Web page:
21 August, 2018

Plyometric exercise is a great training method for building explosive strength, and because of which, it is often a form of exercise used by anyone from athletes to the military.

The types of movements involve rapid explosive concentric movements, preceded by eccentric contractions. These explosive movements elicit enhanced force production from the stretch–shortening cycle.

Find out more about the Principles of Plyometric Exercises here.

Most people could benefit for adding plyometric exercises to their fitness program, so if you’re not yet incorporating these types of exercises into your workout, check out the plyometric exercises below and add a few in.

Front Box Jump

The front box jump is probably the first exercise that comes to mind when people think of plyometric exercises, and for good reason. It is very a simple movement pattern and is very effective for working your quadriceps and glutes in the plyometric fashion.

  • Place a box in front of you
  • Get into a squat position
  • Explode upwards using your legs and arms to land on the box
  • Stand up straight
  • Step down off the box and repeat

You can increase the difficulty of this exercise by either adding weight by using a weighted jacket or holding small dumbbells or using a seat. Adding a seat makes your legs have to work harder from the halfway position.

Side Box Jump

Similar to the front box jump but as you might have guessed, jumping sideways onto the box.

  • Place a box to the side of you
  • Get into a squat position
  • Explode upwards and to the side using your legs and arms to land on the box
  • Stand up straight
  • Step down off the box and repeat

This is a great one to add to the front box jump as it incorporates your stabilising muscles of the adductors.

Weighted Lateral Jumps

Similar to the above, however rather than jumping upwards, you are jumping more lateral. This works the adductors more than the side box jump and it can be safer to add weight.

  • Place a barbell or something low to the side to jump over (the height of the prop depends on your skill level)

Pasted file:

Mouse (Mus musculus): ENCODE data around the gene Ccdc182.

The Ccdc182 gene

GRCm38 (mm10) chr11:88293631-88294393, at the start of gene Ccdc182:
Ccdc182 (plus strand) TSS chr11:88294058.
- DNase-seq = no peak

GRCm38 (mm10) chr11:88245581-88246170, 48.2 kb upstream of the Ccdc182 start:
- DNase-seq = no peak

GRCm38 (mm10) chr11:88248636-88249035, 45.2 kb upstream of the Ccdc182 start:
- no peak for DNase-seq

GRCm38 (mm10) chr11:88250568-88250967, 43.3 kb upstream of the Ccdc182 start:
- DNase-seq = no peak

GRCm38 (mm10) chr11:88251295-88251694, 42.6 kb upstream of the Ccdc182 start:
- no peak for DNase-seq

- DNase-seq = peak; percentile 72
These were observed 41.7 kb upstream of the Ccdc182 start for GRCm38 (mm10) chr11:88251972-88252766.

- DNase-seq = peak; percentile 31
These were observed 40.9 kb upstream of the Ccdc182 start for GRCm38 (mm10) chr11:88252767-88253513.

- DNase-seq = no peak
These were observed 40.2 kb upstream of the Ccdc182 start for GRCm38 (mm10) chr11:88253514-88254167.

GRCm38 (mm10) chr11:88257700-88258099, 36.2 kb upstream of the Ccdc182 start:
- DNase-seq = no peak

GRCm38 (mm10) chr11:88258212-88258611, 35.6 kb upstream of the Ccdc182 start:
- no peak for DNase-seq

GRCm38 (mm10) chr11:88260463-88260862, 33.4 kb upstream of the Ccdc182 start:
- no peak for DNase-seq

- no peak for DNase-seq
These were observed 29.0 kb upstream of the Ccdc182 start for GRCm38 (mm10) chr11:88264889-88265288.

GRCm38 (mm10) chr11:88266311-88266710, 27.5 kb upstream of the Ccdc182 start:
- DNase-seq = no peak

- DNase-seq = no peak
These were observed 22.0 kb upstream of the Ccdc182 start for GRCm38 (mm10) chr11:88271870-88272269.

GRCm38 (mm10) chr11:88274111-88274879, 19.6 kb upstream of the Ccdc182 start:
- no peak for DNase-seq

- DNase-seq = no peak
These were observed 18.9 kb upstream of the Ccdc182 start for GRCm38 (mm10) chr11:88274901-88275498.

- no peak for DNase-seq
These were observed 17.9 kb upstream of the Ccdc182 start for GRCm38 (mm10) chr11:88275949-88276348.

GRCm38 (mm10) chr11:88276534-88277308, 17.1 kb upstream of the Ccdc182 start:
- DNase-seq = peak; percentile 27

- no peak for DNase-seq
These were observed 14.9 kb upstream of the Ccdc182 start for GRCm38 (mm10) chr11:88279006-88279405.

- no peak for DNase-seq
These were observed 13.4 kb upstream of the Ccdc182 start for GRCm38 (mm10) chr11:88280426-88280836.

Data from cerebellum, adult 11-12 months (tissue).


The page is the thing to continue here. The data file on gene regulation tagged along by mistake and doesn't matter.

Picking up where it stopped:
• Stand with your feet close together
  • Hold a weight, either a plate, medicine ball or dumbbell (weight depends on strength level)
  • Jump over the prop continually without stopping
  • Stay light on your feet

This might wear you out more quickly than the side box jump, as there is less time between jumps and the added weight can help fatigue your muscles quicker.

Lateral Skater Jumps

Another exercise to help build strength in your quadriceps and glute muscles is the skater jump. Like the lateral jump but this time, you are using one leg at a time to jump off.

  • Start in a squat position with most of your weight on your right leg
  • Lift your left leg slightly
  • Push off your right leg, jumping to the side
  • Land softly and with control on your left leg
  • Repeat for your left leg and landing back on your right leg

It is important to make sure you have a good amount of room around you. The distance you jump to the side largely depends on your ability.

Scissor Jumps

Also known as a jumping lunge, as you are essentially jumping from a lunge on one leg to the other.

  • Start in the standard lunge position
  • Squat down and explode into a jump
  • Switch leg position in mid-air
  • Land softly and jump again
  • Continually perform movement, switching legs each time


Additional notes:

Resting between sets is important for most forms of exercise; this is particularly true for plyometric exercises, because to get the most out of each exercise you want to be able to exert maximum explosiveness. Take one-minute rests in-between sets. If you find this is not long enough, add an extra 30 seconds.

Try to be as strict as possible with your technique and focus on safety first. Do not try to jump onto the biggest box, or as quickly as possible straight away. Start small and gradually increase the difficulty with your progress, and always within your means.

Warm up correctly before going into plyometric exercises. Because the movements are all about explosiveness, if your muscles are not sufficiently warm and ready to respond you can easily cause damage and injury. Do some star jumps, spotty dogs, running on the spot until the legs muscles are awake and ready to act.


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